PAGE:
What if your actions affected 1,000 other people? Would your behavior change? What if you did not even know the people affected — would that make a difference?
Floodwaters in Atlanta wreaked havoc last week. Schools closed, Interstates closed, cars were abandoned after stalling in water, and people died from being washed away or drowning in rising waters. Bass boats motored over streets and parks covered with water. A friend paddled his Ganoe boat to rescue neighbors and their pets, paddling into the living room of one neighbor's home to help a family.
Homes were destroyed, and lives were lost.
After the destruction came the response of a network of friends, acquaintances and even strangers.
Last Friday, my family and I planned on eating dinner at home to save money. But late in the afternoon, I received an email and learned about the plight of a nearby family whose home had flooded. It outlined ways to help, one of which was to patronize their restaurants (they own two). I forwarded the email to my husband, and we decided to join our neighbors for dinner at one of their restaurants, "Key West Seafood."
When we got to the restaurant at 6:30, business was slow. An hour later, the restaurant was packed by customers, most of whom were there as a result of the email. There was a line out the door, our order took over an hour to fill, and the waitress was doing her best to serve the meals as they became ready. Friends pitched in to help at the register, and a judge ran to a nearby liquor store to purchase more inventory.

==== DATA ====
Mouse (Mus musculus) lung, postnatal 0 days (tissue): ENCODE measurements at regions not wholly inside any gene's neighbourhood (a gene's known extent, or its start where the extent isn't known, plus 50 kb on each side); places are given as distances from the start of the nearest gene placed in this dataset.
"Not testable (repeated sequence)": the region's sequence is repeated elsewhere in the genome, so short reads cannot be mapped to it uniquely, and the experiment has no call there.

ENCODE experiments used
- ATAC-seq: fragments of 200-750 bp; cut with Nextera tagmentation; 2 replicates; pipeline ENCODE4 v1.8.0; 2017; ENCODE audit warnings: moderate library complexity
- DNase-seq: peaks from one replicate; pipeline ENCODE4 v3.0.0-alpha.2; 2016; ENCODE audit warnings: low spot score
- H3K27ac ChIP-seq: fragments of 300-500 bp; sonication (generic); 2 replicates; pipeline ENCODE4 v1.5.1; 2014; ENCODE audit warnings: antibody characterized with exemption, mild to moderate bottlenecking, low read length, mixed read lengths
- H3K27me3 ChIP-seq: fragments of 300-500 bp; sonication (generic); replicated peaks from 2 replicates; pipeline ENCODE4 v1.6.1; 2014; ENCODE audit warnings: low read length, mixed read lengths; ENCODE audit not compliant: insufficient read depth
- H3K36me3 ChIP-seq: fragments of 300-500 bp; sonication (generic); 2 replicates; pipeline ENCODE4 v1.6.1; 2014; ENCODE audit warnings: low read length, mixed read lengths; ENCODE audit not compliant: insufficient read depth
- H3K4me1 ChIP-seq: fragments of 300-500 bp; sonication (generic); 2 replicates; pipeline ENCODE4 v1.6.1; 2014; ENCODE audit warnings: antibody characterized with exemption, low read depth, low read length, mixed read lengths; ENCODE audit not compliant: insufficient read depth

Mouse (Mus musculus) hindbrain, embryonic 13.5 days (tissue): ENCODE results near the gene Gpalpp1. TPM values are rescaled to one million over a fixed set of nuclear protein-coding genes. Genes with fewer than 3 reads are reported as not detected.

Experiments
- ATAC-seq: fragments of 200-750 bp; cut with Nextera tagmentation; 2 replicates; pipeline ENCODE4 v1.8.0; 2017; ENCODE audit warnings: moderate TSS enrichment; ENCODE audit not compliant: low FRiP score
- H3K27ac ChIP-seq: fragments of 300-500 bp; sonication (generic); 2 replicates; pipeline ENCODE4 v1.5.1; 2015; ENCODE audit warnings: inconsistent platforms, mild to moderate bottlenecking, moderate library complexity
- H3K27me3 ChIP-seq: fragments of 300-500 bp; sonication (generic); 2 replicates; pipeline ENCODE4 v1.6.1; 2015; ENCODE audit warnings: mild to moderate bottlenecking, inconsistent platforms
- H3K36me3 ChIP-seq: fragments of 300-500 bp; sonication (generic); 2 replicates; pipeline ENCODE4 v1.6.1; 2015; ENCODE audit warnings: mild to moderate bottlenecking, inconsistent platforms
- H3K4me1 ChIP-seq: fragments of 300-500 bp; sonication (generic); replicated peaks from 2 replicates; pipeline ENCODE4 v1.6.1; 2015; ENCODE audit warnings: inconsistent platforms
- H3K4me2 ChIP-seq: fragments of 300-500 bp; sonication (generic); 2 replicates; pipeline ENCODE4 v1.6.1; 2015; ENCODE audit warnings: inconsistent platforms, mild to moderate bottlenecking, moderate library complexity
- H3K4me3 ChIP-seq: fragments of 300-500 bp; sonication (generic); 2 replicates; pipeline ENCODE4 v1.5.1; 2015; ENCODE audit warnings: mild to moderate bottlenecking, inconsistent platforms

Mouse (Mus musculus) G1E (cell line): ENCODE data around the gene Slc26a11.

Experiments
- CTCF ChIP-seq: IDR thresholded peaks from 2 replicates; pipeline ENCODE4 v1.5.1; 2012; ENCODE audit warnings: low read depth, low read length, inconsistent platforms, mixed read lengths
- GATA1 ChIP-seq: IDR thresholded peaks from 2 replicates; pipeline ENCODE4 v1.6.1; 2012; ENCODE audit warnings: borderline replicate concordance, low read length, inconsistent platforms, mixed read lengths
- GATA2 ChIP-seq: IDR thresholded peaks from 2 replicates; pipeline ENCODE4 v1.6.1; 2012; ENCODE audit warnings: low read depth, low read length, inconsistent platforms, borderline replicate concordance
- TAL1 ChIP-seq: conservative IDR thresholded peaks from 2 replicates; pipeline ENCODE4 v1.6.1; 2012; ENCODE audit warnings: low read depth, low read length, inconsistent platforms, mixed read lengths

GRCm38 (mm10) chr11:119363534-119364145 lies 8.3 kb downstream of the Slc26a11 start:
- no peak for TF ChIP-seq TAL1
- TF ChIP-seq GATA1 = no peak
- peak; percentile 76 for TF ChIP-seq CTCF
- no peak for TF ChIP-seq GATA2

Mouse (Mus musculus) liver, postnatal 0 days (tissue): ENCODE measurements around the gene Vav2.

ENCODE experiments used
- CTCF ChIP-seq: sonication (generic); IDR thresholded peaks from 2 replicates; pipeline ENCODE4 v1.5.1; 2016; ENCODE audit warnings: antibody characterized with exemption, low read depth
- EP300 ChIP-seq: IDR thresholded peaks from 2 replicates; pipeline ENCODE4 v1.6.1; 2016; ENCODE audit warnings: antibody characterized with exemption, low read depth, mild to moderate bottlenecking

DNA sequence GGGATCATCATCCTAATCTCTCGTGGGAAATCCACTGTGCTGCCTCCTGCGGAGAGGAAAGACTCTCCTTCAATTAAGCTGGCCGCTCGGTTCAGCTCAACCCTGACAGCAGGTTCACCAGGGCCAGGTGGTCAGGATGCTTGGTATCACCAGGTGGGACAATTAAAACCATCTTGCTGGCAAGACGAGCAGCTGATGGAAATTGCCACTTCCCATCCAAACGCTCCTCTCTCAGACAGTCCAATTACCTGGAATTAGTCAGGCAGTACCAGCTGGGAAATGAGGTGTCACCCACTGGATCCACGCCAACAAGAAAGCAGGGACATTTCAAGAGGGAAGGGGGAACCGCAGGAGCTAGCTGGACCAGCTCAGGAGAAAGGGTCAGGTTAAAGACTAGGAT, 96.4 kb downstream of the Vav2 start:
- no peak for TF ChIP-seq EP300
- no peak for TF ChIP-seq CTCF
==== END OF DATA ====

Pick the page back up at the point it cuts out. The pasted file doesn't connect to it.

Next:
The next morning, I received a second email, forwarded from my neighbor. The owner had sent out a note of thanks. The family was overwhelmed with gratitude for friends, neighbors and, in our case, even strangers helping them in their time of need.
We did not know the family, but had friends who did. Our actions were the result of information coming from our network of neighbors. This is often how activity and action spread, but the question is: How does it work?
A new book, "Connected: The Surprising Power of Social Networks and How They Shape Our Lives," by Nicholas Christakis, M.D., Ph.D. and James Fowler, Ph.D. (Little, Brown and Co., 2009) explains how social networks form and operate. It provides scientific studies and theories in areas of health, finance and social interaction.
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